But not all companies—let alone teams—have the budget, bandwidth, or buy in to create such communities. Enter the participant panel or insights community software space.

These communities are ideal insight hubs

Companies need to tread carefully into communities. Although openness is a hallmark of many fandoms, there is a commitment to maintain independence from the fan source; in other words, many fandoms want influence but don’t want to be monitored or controlled. An Amazon Ads study investigating the business potential of fandoms reports that 63% of surveyed fans agree companies can “get involved with their fandom as long as they make an effort to understand it.”

Social listening is one way companies attempt to manage the tension between independence and influence with fan communities. Social listening offers teams a view into trends and insight from afar (often via third-party dashboards), obviating the need for a marketing or brand person posting the question, “What does everyone think of [insert feature]?” into a general channel or community space. But social listening, although helpful, is a mostly passive, wait-and-see activity. There are more active options.

Many companies have gone a step further and created their own space for customers. These go by many names (market research online communities, participant panels, insights communities, research CRMs), which speaks to this approach’s influence and utility for a range of industries and company types.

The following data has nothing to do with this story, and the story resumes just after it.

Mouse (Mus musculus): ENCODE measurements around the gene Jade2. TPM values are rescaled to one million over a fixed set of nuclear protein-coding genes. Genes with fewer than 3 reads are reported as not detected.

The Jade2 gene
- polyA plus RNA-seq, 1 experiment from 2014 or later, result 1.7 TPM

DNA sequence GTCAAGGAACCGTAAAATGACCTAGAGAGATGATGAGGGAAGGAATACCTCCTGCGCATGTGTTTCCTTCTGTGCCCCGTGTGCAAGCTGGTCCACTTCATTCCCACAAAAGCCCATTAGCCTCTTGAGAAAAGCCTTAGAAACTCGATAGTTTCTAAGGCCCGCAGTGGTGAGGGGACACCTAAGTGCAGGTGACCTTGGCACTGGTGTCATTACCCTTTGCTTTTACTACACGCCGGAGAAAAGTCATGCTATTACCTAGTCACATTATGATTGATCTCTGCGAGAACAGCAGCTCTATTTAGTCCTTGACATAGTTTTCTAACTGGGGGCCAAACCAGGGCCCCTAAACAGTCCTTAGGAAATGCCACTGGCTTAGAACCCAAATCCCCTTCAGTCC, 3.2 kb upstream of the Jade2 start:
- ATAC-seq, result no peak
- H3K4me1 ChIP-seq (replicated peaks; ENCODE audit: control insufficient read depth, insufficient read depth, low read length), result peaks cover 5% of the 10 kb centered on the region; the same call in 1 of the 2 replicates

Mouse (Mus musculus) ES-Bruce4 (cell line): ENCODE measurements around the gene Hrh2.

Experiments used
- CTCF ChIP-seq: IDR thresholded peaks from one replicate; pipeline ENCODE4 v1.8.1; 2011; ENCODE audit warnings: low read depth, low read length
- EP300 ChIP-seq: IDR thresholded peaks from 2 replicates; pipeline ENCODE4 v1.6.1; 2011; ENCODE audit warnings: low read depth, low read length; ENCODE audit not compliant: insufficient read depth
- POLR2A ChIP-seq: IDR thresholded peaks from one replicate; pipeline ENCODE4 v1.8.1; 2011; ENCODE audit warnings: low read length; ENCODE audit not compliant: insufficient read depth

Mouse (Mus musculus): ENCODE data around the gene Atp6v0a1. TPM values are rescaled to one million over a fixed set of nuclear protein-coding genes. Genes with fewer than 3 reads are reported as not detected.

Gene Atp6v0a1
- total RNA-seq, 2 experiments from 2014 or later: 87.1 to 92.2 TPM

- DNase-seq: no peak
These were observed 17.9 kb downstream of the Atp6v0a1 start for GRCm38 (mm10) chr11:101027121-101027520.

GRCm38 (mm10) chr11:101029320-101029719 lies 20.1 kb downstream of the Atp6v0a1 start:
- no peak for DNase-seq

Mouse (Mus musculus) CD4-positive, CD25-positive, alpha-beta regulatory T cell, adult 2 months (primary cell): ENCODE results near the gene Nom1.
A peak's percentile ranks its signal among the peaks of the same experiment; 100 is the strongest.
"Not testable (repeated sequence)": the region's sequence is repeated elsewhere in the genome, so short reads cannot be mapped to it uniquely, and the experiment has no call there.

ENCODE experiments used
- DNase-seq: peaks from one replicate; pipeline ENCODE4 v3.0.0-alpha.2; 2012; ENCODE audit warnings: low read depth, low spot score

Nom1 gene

Although some companies opt for DIY or custom-built community/panels, there is a robust middle occupied by SaaS platforms. These tools are built with flexibility, scalability, and interoperability in mind. In other words, they help teams of all sizes start capitalizing on the natural inclinations of customers to gather.

Try the #1 rated customer panel platform for free today.

Here are just a few of the ways a participant or customer panel/community tool improves on the social listening model:

  1. It’s active. Customers join the group (more on that below), giving your team more control over the “rules of engagement” as it were. You decide when and how to ping.
  2. It’s official. Company design, branding, and engagement from teammates gives it an authorized feel (compared to third-party tools), and your team controls data flows.
  3. It’s ready for research. The best tools offer flexibility in connecting with customers via interviews, surveys, product feedback sessions…however the team needs to learn.
  4. It’s built with business in mind. Logistics can thwart customer research plans. The best panel tools include form management, scheduling, messaging, and incentives.
  5. It’s secure. These aren’t social media platforms, so SOC2, GDPR, and other data privacy compliances are a must: your customers (and legal team) will thank you.
“To find, keep, and grow your customers, you must know your customers. To know your customers, you must listen to what they say and observe what they do. Part of the arsenal of tools that can help you accomplish this: online communities.”  ~Amy Bills, Forrester

Take action by creating a customer community

First, talk with stakeholders to lay groundwork for wider impact

Given the cross-functional impact of a well-designed and implemented customer panel or community, it’s critical to begin by connecting with stakeholder partners who would benefit from learning more about customers.. Prioritize the usual suspects: sales, marketing, success, support, design, product, and engineering.